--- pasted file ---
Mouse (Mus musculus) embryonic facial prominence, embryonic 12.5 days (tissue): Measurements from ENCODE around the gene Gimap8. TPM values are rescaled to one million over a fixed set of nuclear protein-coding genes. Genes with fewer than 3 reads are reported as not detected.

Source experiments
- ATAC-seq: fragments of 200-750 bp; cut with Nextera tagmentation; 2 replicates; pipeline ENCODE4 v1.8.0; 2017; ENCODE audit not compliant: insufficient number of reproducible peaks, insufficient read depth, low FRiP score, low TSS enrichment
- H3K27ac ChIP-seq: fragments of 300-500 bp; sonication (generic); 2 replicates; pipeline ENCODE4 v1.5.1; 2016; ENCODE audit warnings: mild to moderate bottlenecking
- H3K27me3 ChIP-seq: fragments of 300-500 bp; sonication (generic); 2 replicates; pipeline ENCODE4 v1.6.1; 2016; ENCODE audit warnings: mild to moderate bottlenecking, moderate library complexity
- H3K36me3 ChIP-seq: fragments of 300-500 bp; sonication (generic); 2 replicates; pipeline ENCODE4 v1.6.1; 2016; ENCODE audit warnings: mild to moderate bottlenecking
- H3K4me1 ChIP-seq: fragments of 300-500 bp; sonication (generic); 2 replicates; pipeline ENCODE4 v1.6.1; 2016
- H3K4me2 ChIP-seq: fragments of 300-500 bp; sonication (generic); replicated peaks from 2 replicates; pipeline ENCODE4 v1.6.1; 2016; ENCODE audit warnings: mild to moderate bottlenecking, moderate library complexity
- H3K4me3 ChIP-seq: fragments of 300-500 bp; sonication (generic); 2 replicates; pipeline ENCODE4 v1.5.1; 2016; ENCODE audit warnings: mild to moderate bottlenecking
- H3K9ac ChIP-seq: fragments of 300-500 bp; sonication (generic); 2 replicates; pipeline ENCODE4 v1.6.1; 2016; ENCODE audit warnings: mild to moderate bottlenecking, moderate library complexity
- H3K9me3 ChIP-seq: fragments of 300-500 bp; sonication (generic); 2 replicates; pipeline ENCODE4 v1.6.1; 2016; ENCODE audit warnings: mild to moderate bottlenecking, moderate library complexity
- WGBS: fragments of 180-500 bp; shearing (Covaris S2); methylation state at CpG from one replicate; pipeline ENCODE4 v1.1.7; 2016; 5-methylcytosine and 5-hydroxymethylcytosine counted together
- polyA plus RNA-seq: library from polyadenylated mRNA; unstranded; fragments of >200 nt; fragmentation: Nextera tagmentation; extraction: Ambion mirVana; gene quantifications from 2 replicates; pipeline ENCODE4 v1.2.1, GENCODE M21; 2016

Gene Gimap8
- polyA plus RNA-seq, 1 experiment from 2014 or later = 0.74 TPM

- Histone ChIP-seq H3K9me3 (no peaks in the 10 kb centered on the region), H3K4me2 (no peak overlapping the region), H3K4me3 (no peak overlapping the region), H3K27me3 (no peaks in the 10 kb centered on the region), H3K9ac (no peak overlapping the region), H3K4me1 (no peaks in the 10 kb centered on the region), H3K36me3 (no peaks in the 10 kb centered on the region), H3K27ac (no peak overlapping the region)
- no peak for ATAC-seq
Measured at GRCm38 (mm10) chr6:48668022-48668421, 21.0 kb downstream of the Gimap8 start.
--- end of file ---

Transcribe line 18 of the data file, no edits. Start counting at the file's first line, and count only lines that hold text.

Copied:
Measured at GRCm38 (mm10) chr6:48668022-48668421, 21.0 kb downstream of the Gimap8 start.